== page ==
EUROPE – The European Commission's financial transaction tax (FTT) could raise the cost of UK gilt issuance by £4bn (€4.7bn) in 2013 alone, ultimately impacting pension funds, the City of London Corporation has claimed.

According to a report published the City of London, member states not participating in the FTT – such as the UK – could be more severely affected, in the UK's instance due to companies greater reliance on the bond markets over bank loans.

The report also examined the impact on corporate debt markets and estimated that firms in the UK would see the cost of raising capital increase "significantly" by 100 basis points or more.

The City of London Corporation added that, in the context of challenging economic conditions, difficulties in accessing finance would further depress investment and GDP in turn.

Mark Boleat, policy chairman at the City of London Corporation, argued that the FTT was an "ill-conceived" idea that risked "significantly damaging" economic prospects across Europe.

"Not only would it adversely affect the cost of sovereign debt but it would also make it more difficult for businesses across the continent to access funding", he said.

"In reality, the FTT is likely to negatively affect end users such as pension funds, while generating less revenue than estimated due to the behavioural change that would result."

Boleat urged the EU to reconsider the FTT proposal in light of the "negative impact" it would have on investment, job creation and growth.

The City of London Corporation also insisted in its report that the tax could distort competition between various financial instruments, contrary to its original goal.

According to the authority, the tax as outlined would impact more significantly returns for corporate bonds from non-participating member states, while it would also hit returns on sovereign bonds harder than corporate bonds.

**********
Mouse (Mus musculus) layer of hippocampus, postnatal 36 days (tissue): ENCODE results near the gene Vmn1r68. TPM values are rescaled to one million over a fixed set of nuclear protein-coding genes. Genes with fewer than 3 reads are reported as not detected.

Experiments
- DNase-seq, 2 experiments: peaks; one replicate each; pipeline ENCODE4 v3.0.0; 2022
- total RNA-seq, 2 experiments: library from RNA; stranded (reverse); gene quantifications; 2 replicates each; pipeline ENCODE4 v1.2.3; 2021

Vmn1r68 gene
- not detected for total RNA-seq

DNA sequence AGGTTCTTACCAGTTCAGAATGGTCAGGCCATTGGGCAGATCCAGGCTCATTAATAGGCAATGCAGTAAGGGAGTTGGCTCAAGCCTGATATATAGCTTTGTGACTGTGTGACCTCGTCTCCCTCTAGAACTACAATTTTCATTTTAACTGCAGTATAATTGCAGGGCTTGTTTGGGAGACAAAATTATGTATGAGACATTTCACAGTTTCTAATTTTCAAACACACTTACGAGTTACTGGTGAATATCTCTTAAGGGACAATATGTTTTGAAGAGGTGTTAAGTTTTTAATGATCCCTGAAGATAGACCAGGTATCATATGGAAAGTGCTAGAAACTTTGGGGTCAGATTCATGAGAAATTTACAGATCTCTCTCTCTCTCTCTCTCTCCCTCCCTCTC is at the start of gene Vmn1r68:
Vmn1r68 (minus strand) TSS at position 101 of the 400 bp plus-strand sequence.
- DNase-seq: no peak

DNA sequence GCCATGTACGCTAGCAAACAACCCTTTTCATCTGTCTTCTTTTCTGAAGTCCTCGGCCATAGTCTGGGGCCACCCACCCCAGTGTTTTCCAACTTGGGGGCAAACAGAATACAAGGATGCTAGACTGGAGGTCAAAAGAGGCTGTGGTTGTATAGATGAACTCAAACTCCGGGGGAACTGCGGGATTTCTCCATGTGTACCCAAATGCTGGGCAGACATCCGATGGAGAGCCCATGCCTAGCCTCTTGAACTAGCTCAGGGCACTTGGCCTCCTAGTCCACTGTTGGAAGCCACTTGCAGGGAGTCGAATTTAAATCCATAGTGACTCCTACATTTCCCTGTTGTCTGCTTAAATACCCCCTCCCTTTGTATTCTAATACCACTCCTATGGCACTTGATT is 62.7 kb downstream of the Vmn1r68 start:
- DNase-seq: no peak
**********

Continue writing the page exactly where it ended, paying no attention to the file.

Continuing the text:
The research also indicated that the FTT could lead to a "substantial" reduction in activity in the repo market due to increased costs on counterparties.

"This could make it more difficult for banks to use repo markets for short-term funding that is linked to lending," the City of London Corporation said.

"The repo market would be placed at a disadvantage to other financial instruments because the former are liable for the tax and the latter are not despite being economically similar."

Earlier research by the International Capital Market Association (ICMA) prevoulsy warned of the impact the FTT proposals to tax repo transactions could have on this market.

Godfried De Vidts, chairman of the ICMA's European Repo Council, said at the time that the FTT proposals put the economic viability of repo – including tri-party transactions –  at significant risk, which could result in less liquidity being provided to the real economy.

The FTT – the implementation of which was originally backed by France and Germany – would impose a levy of 0.1% on equity and fixed income transactions and 0.01% on derivatives transactions between financial institutions.

So far, 11 European countries – comprising Germany, France, Spain, Italy, Austria, Belgium, Slovenia, Portugal, Greece, Estonia and Slovakia – have said they support the tax, resulting in the EU member states triggering a process of enhanced cooperation, whereby policy proposals are jointly drafted.